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Economic and dam related articles

Wind Farmer Close to
Agreement with Idaho Power

by Matt Christensen
Idaho Statesman, January 5, 2007

The potential deal would help launch a small-farm wind industry near Hagerman

HAGERMAN -- A Magic Valley wind farmer and Idaho Power Co. are close to an agreement that could launch a small-farm wind industry near Hagerman.

The potential deal comes after months of wrangling between the power company and two Magic Valley wind farms that could generate 200 megawatts of zero-emission energy.

The battle began in September, when Jared Grover resisted paying Idaho Power $60 million to upgrade its grid to accommodate two wind farms, Cassia Gulch Wind Park and Cassia Wind Farm. Grover has interests in both projects. The power company said incorporating wind farms from that area would require transmission system upgrades.

Grover said it's up to the utility company to finance infrastructure improvements -- wind farmers already pay to connect to the power system. The power company said it would have to pass the costs to customers if it pays for the upgrades.

The matter was reviewed last month by the Idaho Public Utilities Commission, which asked the parties to attempt to reach an agreement. Now, both sides say they're close to a deal.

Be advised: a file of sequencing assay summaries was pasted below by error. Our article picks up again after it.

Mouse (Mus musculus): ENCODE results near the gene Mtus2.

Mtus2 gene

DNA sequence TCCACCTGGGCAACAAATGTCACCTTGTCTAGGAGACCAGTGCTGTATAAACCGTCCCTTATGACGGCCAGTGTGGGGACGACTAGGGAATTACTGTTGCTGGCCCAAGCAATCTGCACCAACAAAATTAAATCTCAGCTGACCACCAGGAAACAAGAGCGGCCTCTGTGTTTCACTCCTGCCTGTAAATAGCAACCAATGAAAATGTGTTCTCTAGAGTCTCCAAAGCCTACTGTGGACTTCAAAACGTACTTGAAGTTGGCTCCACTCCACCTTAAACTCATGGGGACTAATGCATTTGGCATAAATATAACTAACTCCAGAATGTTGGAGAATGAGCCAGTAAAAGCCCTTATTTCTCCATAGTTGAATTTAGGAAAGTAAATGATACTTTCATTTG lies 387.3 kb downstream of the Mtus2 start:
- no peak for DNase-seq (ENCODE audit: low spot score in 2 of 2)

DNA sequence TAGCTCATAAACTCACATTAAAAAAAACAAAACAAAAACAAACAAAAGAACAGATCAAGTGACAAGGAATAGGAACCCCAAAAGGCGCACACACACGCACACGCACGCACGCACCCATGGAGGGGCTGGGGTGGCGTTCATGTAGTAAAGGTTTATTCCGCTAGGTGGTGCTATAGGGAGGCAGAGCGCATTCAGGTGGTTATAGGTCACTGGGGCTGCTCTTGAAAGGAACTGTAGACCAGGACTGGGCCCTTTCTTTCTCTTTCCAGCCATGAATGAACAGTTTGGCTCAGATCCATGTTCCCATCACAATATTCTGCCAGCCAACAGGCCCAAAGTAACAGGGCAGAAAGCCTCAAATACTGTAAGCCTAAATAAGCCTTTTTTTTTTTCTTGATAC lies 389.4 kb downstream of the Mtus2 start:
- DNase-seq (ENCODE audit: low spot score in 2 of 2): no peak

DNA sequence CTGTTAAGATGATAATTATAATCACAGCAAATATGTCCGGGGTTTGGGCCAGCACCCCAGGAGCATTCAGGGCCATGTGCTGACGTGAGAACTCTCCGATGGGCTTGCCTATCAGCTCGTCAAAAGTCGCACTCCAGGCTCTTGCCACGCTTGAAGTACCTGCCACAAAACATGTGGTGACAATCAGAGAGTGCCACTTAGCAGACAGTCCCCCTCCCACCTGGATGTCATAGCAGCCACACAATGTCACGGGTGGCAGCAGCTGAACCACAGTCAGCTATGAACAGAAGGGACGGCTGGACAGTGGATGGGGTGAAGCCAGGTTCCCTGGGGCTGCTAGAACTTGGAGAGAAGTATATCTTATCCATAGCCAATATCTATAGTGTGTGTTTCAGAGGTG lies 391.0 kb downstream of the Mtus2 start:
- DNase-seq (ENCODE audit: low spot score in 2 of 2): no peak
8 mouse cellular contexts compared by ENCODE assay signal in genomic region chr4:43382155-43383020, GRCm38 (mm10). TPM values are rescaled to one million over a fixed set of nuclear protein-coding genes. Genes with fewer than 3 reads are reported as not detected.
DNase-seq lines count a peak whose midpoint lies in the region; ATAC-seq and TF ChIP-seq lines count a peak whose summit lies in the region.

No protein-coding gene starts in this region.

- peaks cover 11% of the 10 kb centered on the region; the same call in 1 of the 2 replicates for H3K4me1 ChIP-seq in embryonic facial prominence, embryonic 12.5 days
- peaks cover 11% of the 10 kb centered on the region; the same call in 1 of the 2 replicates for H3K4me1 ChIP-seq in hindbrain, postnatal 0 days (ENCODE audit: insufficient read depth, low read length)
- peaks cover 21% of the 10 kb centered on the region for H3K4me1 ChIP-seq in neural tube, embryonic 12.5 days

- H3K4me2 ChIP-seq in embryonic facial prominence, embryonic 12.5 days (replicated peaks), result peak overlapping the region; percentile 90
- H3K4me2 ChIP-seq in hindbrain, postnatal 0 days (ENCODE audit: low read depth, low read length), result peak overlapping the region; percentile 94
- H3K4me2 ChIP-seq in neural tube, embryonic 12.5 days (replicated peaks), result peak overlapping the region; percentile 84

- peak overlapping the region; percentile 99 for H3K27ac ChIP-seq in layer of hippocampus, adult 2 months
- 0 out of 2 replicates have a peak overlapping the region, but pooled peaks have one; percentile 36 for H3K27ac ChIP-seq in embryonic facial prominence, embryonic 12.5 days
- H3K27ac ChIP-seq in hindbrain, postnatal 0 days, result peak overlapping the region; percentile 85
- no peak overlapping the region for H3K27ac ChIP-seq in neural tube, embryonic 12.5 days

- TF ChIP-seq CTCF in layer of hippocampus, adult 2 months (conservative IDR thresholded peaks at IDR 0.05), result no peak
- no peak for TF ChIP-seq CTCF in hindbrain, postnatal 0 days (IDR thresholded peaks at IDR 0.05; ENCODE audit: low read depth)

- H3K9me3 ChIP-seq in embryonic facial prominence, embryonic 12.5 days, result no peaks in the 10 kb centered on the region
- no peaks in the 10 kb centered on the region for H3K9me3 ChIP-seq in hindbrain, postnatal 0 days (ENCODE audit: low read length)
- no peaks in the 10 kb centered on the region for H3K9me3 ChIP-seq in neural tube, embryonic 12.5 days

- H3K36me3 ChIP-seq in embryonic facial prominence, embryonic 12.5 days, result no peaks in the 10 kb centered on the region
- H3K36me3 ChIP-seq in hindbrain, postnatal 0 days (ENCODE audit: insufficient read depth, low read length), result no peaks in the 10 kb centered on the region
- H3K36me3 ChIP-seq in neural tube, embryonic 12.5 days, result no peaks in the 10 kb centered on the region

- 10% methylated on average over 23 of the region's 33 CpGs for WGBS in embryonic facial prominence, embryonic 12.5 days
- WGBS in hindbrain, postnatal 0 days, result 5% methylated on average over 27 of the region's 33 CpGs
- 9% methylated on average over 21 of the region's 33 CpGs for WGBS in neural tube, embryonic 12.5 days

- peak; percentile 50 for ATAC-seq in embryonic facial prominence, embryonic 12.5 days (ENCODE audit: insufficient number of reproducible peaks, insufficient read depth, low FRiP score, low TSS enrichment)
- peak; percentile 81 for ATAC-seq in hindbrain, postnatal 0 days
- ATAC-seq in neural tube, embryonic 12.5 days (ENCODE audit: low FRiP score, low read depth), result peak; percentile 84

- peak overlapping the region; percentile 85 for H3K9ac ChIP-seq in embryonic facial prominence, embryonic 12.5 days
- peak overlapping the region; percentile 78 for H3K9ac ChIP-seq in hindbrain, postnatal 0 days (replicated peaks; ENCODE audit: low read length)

"We're continuing negotiations," said Dennis Lopez, spokesman for Idaho Power, "and there's been good cooperation. We're optimistic we'll reach an agreement that will satisfy everyone."

Grover said the deal could be ready by next week.

That's good news to other wind farmers in the area who hope to start farms soon -- farmers like Armand Eckert of Buhl, who wants to install eight wind turbines about eight miles north of the town.

He applied for an application to do business with Idaho Power early last month. Grover already has agreed with Idaho Power on his project's rates.

Idaho Power is asking the commission to approve sales agreements with two other proposed wind projects near Mountain Home. A wind developer from California plans to have two wind farms up and running there by Dec. 31, if the commission approves.

Under federal law, utilities must buy power from small alternative-energy producers, such as wind farmers. Rates are about $61 per megawatt-hour. But financing system upgrades is still up in the air.

Lopez said the dispute is unlikely to affect other wind farmers in Idaho because they aren't located in areas that would require system upgrades. The power company announced Tuesday requests to bring on four other wind generators, including Alkali Wind Generation Facility near Glenns Ferry.

Matt Christensen, the Times-News
Wind Farmer Close to Agreement with Idaho Power
Idaho Statesman, January 5, 2007

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